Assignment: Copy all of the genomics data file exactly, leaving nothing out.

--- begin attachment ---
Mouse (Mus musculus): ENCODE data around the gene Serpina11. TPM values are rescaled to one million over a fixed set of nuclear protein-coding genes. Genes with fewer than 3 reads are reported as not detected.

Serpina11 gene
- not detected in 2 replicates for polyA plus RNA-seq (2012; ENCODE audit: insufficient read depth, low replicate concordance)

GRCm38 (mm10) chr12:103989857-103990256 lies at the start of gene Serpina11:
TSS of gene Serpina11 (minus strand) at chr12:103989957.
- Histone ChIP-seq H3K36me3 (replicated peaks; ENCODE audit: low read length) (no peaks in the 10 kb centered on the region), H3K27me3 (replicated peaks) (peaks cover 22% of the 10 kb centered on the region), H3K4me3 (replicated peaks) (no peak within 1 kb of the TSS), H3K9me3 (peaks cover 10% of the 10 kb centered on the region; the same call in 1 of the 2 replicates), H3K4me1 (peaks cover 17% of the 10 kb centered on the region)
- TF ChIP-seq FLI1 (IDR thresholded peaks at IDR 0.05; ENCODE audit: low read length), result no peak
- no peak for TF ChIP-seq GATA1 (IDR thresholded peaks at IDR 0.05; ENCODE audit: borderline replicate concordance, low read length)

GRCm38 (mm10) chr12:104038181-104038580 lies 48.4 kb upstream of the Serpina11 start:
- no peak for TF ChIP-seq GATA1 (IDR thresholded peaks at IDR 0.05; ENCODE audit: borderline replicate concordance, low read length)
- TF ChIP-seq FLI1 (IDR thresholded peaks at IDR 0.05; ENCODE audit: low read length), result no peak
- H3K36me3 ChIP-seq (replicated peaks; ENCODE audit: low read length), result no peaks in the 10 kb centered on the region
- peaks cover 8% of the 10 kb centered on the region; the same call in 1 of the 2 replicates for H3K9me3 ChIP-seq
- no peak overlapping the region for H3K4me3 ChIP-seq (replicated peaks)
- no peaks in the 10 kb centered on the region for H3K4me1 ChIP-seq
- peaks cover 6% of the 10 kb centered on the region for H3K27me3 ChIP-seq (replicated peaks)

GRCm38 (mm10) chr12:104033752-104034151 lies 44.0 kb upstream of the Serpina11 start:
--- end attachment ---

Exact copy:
Mouse (Mus musculus): ENCODE data around the gene Serpina11. TPM values are rescaled to one million over a fixed set of nuclear protein-coding genes. Genes with fewer than 3 reads are reported as not detected.

Serpina11 gene
- not detected in 2 replicates for polyA plus RNA-seq (2012; ENCODE audit: insufficient read depth, low replicate concordance)

GRCm38 (mm10) chr12:103989857-103990256 lies at the start of gene Serpina11:
TSS of gene Serpina11 (minus strand) at chr12:103989957.
- Histone ChIP-seq H3K36me3 (replicated peaks; ENCODE audit: low read length) (no peaks in the 10 kb centered on the region), H3K27me3 (replicated peaks) (peaks cover 22% of the 10 kb centered on the region), H3K4me3 (replicated peaks) (no peak within 1 kb of the TSS), H3K9me3 (peaks cover 10% of the 10 kb centered on the region; the same call in 1 of the 2 replicates), H3K4me1 (peaks cover 17% of the 10 kb centered on the region)
- TF ChIP-seq FLI1 (IDR thresholded peaks at IDR 0.05; ENCODE audit: low read length), result no peak
- no peak for TF ChIP-seq GATA1 (IDR thresholded peaks at IDR 0.05; ENCODE audit: borderline replicate concordance, low read length)

GRCm38 (mm10) chr12:104038181-104038580 lies 48.4 kb upstream of the Serpina11 start:
- no peak for TF ChIP-seq GATA1 (IDR thresholded peaks at IDR 0.05; ENCODE audit: borderline replicate concordance, low read length)
- TF ChIP-seq FLI1 (IDR thresholded peaks at IDR 0.05; ENCODE audit: low read length), result no peak
- H3K36me3 ChIP-seq (replicated peaks; ENCODE audit: low read length), result no peaks in the 10 kb centered on the region
- peaks cover 8% of the 10 kb centered on the region; the same call in 1 of the 2 replicates for H3K9me3 ChIP-seq
- no peak overlapping the region for H3K4me3 ChIP-seq (replicated peaks)
- no peaks in the 10 kb centered on the region for H3K4me1 ChIP-seq
- peaks cover 6% of the 10 kb centered on the region for H3K27me3 ChIP-seq (replicated peaks)

GRCm38 (mm10) chr12:104033752-104034151 lies 44.0 kb upstream of the Serpina11 start: